Home ADV News The KLR Kronicles: Chapter 2

The KLR Kronicles: Chapter 2

by admin

Adventure Rider Magazine decided to have a close look at the doohickey and see if fact could be separated from myth. Mitch’s Shop Bike was a great study subject because it had 40,000km on the odo, and Mitch works it hard.

The bike was rolled into Teknik Motorsport. Nick Dole pulled the covers off and had a look at the doohickey situation (read about the findings in issue #20, on sale in December).

The steering-head bearings needed replacing, so Nick was ready to tackle that job as well, and a fork seal was weeping. Teknik Motorsport manufactures a lot of high-quality suspension components, so a pair of fork seals was going to be easy-peasy once the forks were out to replace the steering-head bearings.

But then, the bearings and races weren’t just a little bit crook. They were destroyed.

Removing them turned into a mission involving welding jigs and some very heavy hammering.

Hmm.

While the steering-head and bearings were being sorted, we slipped on a pair of IMS Adventure 1 footpegs.

These things are frigging huge, and we’re keen to get Mitch’s report on the comfort they offer. TF weasled off with Mitch’s old IMS Super Stock footpegs, chuckling to himself. We bet they’re already on the editor’s KLR.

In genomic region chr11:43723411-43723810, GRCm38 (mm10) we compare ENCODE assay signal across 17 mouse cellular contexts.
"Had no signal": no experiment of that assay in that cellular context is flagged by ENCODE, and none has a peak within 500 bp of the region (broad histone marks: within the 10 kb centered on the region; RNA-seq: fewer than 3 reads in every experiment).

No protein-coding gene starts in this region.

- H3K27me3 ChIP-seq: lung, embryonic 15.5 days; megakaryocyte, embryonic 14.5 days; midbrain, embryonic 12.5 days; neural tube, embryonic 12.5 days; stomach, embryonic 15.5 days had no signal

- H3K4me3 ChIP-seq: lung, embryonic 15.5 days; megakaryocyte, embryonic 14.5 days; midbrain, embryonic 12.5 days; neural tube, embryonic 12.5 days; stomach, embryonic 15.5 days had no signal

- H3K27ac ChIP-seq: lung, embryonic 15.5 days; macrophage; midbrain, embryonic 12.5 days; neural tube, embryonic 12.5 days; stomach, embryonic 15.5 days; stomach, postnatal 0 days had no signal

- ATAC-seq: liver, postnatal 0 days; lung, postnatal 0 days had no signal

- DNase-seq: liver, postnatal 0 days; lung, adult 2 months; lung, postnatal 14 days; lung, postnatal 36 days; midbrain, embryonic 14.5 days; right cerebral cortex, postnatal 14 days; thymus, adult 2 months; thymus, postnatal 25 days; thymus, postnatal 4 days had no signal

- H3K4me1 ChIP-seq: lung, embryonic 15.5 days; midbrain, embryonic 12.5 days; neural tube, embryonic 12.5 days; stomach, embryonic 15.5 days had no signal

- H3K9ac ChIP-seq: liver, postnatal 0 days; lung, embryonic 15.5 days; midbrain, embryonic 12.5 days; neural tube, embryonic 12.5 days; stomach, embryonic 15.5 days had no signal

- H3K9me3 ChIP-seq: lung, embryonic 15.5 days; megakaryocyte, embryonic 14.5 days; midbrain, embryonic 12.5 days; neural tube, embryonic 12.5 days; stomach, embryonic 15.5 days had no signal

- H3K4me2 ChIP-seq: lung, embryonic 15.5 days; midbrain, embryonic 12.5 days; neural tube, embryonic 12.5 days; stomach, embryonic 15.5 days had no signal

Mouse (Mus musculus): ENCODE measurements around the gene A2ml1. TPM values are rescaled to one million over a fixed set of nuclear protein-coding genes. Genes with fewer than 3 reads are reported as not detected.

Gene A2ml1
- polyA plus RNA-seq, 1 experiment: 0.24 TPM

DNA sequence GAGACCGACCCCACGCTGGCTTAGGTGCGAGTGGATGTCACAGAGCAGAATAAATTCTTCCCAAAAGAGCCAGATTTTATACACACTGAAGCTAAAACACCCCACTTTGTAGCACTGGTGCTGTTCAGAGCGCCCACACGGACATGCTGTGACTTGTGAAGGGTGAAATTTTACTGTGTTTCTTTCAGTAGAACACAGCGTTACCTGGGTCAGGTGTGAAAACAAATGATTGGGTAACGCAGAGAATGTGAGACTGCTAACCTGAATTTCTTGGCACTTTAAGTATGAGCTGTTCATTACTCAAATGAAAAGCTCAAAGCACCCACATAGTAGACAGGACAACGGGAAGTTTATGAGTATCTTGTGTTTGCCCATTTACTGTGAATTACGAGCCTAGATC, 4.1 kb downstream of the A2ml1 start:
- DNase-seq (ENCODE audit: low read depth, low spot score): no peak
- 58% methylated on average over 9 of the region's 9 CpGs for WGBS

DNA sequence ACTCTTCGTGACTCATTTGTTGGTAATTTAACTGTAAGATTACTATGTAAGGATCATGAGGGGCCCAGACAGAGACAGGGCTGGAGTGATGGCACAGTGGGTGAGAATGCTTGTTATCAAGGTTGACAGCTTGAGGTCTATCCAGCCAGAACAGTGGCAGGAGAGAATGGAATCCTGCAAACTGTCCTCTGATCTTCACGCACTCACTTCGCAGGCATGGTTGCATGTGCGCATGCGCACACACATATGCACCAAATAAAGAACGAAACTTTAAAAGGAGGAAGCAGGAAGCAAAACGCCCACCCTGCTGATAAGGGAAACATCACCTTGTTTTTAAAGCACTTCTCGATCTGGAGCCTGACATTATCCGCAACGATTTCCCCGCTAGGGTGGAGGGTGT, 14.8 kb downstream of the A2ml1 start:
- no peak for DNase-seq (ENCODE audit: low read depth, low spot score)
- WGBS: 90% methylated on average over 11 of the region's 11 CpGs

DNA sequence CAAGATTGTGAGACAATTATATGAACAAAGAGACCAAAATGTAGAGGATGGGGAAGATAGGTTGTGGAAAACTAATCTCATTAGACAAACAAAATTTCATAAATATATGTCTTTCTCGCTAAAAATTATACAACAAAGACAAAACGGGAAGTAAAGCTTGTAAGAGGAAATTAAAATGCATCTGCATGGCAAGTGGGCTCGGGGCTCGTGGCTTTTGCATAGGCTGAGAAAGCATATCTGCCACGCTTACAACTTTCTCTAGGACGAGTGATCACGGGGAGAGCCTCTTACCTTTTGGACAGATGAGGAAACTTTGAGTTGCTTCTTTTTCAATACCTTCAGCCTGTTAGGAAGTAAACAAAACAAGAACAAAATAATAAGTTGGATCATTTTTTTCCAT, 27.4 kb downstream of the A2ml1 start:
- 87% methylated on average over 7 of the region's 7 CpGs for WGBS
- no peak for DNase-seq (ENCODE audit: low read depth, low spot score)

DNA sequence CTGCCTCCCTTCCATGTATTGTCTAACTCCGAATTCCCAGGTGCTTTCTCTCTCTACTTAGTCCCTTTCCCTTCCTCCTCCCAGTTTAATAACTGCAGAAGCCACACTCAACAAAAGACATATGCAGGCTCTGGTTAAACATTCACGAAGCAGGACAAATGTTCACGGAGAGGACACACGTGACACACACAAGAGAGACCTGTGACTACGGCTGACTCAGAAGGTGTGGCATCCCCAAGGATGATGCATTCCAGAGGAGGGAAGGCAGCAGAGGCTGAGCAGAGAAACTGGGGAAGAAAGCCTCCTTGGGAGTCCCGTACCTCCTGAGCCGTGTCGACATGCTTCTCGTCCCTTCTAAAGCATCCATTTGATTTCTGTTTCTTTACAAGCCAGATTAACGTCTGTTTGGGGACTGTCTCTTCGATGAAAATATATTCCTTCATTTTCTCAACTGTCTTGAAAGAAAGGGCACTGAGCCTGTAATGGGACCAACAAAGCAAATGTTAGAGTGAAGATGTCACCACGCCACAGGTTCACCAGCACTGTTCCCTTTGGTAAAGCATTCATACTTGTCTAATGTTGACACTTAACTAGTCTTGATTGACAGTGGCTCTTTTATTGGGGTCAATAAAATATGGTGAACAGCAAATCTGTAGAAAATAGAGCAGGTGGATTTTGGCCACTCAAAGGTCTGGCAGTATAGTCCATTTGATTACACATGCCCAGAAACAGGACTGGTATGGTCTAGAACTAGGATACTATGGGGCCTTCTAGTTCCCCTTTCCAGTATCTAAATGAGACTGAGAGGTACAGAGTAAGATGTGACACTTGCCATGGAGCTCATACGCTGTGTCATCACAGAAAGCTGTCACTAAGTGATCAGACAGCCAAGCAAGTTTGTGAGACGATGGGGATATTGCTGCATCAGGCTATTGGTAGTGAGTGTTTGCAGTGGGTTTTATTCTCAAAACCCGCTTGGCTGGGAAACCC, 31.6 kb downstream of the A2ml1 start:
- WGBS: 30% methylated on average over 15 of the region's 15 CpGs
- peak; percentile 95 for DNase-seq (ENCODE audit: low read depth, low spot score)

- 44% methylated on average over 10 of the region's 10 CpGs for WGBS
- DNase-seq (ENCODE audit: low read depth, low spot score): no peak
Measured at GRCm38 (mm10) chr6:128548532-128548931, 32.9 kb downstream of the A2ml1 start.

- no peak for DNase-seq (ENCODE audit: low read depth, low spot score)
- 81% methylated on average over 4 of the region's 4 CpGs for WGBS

Then it was time to replace the bashplate (removed to get at the doohickey), only to find a stripped captive nut or two on the plate and frame. Nick had to swing into action again, and, as is always the way with Teknik Motorsport, just ‘fixing’ wasn’t the go.

The job had to be done ‘properly’, and that involved quite a bit of time and some expert work from Nick himself.

At the end of it all, Mitch’s bike is back on the pace…except for a front hub damaged during a recent tyre change (not one done by Teknik). The speedo drive wasn’t seated correctly and crushed the metal of the hub, so now the hub itself needs replacing.

Do’h.

Still, Mitch has been on the phone to the folks at JTR and it looks like the bike will have some very trick wheels, front and rear, in the near future. With a new wheel in place, Mitch’s KLR will be ready to carve up again. He loves scorching past far more expensive, higher-spec bikes, does Mitch.

Adventure Rider Magazine offers a huge thanks to Nick at Teknik for once again spending most of a work day getting the bike back in shape, and especially for his expert opinions on the balancer idle lever and spring (that’s what Nick calls the doohickey ‘cos he knows about engineering stuff).

Related Articles